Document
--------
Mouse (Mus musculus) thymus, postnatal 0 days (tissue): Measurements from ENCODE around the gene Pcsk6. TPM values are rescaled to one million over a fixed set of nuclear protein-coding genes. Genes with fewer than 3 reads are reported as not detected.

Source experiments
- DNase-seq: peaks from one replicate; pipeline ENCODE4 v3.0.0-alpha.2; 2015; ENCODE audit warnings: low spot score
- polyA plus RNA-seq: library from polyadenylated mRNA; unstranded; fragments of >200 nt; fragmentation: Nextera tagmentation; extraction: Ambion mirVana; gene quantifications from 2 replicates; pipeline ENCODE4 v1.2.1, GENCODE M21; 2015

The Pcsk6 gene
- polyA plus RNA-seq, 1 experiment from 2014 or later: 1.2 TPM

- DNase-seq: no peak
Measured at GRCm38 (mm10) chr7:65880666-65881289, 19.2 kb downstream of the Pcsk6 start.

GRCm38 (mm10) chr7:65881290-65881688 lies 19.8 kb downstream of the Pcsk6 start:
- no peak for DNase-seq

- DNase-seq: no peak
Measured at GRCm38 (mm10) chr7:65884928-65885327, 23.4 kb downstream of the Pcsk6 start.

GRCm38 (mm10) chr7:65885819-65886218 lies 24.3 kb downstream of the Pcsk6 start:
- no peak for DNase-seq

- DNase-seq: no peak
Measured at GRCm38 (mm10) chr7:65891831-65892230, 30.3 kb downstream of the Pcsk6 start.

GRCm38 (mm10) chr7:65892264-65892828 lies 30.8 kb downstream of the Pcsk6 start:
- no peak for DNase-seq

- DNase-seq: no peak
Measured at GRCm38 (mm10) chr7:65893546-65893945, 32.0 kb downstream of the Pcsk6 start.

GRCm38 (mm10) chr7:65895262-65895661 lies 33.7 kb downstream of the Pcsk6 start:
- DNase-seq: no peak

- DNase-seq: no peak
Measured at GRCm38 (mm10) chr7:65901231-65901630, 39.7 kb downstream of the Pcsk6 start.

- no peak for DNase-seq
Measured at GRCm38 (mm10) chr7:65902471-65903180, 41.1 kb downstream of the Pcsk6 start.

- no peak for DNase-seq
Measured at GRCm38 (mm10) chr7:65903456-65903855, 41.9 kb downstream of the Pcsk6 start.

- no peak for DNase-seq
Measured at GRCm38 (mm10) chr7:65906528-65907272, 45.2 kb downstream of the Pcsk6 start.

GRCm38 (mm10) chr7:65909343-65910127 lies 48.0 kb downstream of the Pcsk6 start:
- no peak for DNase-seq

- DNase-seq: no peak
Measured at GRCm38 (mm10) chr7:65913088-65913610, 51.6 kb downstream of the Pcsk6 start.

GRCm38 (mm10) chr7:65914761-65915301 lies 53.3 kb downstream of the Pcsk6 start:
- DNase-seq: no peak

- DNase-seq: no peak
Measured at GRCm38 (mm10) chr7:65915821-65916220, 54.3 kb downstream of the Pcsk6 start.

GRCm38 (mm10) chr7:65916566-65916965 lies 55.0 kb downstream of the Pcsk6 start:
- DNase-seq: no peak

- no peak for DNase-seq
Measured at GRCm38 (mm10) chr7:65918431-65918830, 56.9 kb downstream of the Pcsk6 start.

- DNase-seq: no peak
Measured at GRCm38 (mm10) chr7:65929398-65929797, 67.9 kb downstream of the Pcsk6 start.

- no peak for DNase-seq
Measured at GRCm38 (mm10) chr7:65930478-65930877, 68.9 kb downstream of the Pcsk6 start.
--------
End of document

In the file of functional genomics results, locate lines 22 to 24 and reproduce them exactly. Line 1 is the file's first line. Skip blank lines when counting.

- DNase-seq: no peak

- DNase-seq: no peak
Measured at GRCm38 (mm10) chr7:65901231-65901630, 39.7 kb downstream of the Pcsk6 start.